Associative memories or content-addressable memories retrieve information on the basis of data content stored rather than addresses. An associative memory performs comparison (i.e., exclusive-OR or equivalent) operations at its bit level. The result of comparison on a group of bits in words in the memory are transmitted to a register called a response register or flag. In general, CAM can be viewed as comprising a number of bit-serial processing elements. Furthermore, the bit-level logic is moved out of the memory part of the processor so that the memory part of the processor comprises a number of random-access memories called word modules. This type of organization of CAM provides a simplicity in design and low cost of an associative processor, but the bit-serial operations slow down the system drastically while the growth in the communication industry is driving the need for larger CAM circuits. Therefore, the area of the CAM increases as well as the probability of a possible defect occurring. Therefore providing redundancy of CAM circuitry is a very important issue. However, the known approaches to provide redundancy in CAM present substantial problems.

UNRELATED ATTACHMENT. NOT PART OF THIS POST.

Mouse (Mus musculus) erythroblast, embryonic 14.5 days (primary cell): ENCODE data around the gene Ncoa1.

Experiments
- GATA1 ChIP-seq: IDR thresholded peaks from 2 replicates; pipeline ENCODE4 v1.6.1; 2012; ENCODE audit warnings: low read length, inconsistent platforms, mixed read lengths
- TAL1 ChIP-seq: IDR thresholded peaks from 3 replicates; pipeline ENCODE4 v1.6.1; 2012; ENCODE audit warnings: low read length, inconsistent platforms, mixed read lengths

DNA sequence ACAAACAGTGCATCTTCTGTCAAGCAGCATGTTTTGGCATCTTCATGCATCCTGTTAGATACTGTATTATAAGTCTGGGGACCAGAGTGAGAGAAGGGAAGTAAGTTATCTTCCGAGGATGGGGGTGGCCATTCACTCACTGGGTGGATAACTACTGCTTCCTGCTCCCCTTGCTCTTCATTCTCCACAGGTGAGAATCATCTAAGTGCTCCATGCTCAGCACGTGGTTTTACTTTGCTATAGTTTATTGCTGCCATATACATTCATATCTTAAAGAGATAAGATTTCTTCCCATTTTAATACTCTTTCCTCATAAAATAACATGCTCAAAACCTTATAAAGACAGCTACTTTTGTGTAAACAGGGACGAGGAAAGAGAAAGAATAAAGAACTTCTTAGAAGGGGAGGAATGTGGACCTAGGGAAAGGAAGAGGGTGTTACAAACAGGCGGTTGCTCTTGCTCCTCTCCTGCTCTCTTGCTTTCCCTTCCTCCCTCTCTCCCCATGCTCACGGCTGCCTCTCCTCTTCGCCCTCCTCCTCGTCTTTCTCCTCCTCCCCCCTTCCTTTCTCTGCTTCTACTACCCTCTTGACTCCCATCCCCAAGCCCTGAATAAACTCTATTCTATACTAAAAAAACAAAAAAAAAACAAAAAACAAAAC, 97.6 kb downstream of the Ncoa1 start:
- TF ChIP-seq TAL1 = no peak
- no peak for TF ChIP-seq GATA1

Known CAM redundancy techniques generally have used additional redundancy circuitry which takes space on the memory chip. Techniques which have minimized additional circuitry (e.g., use of priority encodes to implement word-line redundancy) typically limit test capability and/or increase the test time. Thus, there is a need for improved architectures and techniques for implementing redundancy in CAM.